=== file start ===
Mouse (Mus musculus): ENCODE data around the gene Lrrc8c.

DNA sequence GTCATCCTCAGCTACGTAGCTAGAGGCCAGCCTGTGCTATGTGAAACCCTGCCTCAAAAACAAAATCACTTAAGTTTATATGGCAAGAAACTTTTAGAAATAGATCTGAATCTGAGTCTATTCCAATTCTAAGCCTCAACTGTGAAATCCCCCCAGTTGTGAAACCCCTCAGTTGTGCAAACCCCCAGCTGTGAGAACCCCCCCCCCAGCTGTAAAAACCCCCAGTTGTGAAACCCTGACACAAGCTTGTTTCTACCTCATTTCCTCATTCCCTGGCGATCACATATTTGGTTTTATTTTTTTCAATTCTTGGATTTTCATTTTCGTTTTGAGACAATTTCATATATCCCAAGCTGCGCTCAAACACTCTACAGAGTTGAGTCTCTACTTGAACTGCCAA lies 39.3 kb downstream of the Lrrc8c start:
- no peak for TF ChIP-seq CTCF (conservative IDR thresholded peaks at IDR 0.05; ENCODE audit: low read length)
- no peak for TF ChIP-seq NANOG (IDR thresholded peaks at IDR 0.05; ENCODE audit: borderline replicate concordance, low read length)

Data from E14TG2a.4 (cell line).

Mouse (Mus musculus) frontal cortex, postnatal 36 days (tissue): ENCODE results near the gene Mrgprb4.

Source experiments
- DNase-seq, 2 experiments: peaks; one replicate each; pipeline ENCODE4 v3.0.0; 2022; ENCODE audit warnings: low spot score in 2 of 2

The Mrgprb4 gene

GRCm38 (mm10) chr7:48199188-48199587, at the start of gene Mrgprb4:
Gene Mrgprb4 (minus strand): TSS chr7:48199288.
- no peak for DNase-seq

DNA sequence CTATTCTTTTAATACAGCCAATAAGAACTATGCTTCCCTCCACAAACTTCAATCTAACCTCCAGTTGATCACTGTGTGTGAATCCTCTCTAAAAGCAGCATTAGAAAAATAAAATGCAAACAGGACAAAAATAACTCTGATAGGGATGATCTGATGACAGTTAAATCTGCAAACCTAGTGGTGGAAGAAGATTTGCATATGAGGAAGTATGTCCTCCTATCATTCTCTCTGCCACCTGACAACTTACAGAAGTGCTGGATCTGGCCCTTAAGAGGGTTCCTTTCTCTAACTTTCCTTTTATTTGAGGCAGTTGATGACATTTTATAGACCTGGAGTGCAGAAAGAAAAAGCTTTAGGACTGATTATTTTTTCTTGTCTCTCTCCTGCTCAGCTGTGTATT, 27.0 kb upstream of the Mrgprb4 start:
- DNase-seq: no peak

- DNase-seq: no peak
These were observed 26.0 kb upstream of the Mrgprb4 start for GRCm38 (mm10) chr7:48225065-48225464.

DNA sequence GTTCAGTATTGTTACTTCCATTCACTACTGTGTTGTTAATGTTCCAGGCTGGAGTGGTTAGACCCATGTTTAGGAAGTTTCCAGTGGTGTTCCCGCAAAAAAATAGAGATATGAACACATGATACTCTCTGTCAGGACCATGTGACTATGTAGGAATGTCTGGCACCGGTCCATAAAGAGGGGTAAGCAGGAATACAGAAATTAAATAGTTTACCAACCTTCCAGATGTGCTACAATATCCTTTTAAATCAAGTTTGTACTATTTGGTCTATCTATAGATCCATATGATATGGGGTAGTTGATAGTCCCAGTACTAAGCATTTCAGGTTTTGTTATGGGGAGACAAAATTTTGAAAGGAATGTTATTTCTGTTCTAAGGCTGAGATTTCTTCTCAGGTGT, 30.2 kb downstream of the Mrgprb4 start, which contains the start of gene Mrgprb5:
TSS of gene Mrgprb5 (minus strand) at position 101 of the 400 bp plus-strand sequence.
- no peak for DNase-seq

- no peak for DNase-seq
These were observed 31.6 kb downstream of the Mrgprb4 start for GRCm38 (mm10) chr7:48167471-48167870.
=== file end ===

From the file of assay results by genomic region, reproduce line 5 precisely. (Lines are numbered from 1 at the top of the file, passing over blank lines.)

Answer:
Data from E14TG2a.4 (cell line).